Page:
With much of the western United States burning throughout the summer, and drought conditions threatening several resort snowmaking operations, many skiers are struggling to put on a happy autumn face. However, help might come from an unlikely source: the fires themselves. While nobody is hoping for more blazes, there may be an upside to all the smoke they produce. Those millions of particles being sent skyward work as a form of natural cloud seeding-a process used by various ski resorts since the 1960s to augment natural snowfall. (Utah alone spent nearly $290,000 on cloud-seeding programs last year.)
The concept gained credibility in 1991, when Mount Pinatubo erupted in the Philippines, sending 15 million tons of ash and gas into the stratosphere and producing the largest cloud of particulate matter since Krakatoa blew in 1883. The cloud spread around the globe in less than three weeks, cooling surface temperatures in some parts of the Northern Hemisphere by as much as 30 degrees Fahrenheit and altering weather patterns worldwide.
Cloud seeding, sometimes called weather modification, involves using planes or ground-based generators to deliver particulates into clouds, usually various amounts of silver iodide. (Clouds are actually highly inefficient precipitators, often retaining more than 90 percent of their moisture.) When organic or inorganic materials are added, they attract water droplets, thus aiding in the formation of ice crystals, which then fall from the sky so we can go skiing.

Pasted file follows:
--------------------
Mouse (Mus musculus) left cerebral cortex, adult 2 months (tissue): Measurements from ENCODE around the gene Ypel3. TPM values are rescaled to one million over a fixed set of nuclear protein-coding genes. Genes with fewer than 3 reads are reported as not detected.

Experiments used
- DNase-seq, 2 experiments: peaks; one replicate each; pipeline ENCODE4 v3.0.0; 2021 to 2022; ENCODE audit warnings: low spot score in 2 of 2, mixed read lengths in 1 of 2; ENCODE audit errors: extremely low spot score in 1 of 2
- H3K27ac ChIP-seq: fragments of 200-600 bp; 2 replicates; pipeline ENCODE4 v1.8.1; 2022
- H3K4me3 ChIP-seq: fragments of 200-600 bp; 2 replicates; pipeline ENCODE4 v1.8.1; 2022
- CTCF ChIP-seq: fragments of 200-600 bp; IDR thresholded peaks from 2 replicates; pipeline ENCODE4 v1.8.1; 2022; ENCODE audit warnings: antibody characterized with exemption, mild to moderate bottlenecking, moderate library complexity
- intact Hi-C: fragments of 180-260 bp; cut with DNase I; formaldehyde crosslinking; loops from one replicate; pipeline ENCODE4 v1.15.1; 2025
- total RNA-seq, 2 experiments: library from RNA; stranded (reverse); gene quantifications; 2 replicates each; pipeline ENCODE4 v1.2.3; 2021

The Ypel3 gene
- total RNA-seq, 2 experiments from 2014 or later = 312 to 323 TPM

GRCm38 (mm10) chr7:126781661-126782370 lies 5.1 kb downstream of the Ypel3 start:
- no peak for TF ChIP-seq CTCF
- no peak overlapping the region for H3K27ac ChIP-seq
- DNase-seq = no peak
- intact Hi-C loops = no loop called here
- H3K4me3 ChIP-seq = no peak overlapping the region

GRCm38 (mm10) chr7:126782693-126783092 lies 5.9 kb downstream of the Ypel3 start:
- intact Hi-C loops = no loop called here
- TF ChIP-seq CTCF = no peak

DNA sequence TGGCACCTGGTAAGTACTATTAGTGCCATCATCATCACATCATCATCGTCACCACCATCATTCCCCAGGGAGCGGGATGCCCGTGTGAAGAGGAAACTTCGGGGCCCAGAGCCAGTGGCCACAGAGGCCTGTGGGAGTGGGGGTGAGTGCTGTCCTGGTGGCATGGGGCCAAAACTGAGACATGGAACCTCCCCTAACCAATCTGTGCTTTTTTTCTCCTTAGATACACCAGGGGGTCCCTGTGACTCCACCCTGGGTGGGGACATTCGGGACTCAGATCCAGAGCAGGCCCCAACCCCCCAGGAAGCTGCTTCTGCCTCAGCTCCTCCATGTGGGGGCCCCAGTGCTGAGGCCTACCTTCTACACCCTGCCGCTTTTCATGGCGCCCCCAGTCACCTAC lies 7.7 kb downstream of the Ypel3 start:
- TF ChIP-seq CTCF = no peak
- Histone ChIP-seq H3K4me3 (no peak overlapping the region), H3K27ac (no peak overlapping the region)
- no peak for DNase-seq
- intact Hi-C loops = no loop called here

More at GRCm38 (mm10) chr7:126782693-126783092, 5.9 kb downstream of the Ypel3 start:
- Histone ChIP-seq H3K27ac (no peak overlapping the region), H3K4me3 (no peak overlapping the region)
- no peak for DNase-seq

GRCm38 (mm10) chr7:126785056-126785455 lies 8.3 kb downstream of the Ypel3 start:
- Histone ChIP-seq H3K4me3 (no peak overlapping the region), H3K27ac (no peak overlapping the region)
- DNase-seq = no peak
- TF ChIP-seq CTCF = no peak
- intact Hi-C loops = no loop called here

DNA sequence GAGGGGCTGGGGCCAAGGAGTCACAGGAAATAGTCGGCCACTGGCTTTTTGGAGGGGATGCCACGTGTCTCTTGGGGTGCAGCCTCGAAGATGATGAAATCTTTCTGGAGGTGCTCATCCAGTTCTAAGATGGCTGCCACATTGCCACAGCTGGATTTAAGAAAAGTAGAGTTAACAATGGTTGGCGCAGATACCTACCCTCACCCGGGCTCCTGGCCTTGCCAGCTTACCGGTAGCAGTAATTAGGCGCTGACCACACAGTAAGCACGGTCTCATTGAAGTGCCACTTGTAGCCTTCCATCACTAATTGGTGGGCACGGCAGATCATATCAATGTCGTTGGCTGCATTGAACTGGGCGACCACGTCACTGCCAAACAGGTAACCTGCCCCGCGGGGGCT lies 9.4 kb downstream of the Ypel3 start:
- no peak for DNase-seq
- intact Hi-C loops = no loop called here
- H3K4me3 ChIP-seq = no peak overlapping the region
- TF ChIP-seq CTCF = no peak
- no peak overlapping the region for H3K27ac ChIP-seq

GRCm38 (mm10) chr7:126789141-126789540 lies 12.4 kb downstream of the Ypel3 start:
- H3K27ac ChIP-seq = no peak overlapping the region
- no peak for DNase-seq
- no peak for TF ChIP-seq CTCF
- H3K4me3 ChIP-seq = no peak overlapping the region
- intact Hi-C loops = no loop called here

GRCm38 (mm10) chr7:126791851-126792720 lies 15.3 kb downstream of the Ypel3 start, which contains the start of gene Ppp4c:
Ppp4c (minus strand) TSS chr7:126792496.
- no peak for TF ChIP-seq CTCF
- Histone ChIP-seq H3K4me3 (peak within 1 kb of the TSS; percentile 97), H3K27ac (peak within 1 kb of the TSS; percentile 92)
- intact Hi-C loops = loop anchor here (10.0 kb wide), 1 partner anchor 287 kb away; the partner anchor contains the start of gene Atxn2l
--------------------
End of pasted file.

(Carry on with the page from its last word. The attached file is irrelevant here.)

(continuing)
"It's an interesting question, sort of like the nuclear-winter theory," says Klaus Wolter, a meteorologist and research scientist at the Climate Diagnostics Center in Boulder, Colorado. "Problem is, the first real snowfall is what generally ends the fire season. If large fires are still burning in California or Oregon in late September, then it might have an effect to the east. How big the fire would have to be, I don't know, but it would be an interesting piece of anecdotal evidence."
By early August, wildfires in the U.S. had already burned more than four million acres (over twice the average), including over 300,000 in Oregon alone. Combined with all that smoke, there is another, much bigger weather factor that should bring smiles to skiers' faces: El Niño is back. In July, the National Weather Service announced that a new El Niño is definitely forming. Though it won't be as strong as the one in 1997-98 that made for huge winters across the West, it will mean an increase in wet weather this fall, particularly in the southern half of the country.
While admitting that the effect of smoke on snowfall is negligible, and would never have the punch of an El Niño, Jackson Hole, Wyoming, meteorologist Jim Woodmancy didn't say it was impossible. "If you could just get all of those particles to hover together in one place for a while," Woodmancy said, "then Colorado might be able to charge some of the Eastern resorts for snowmaking."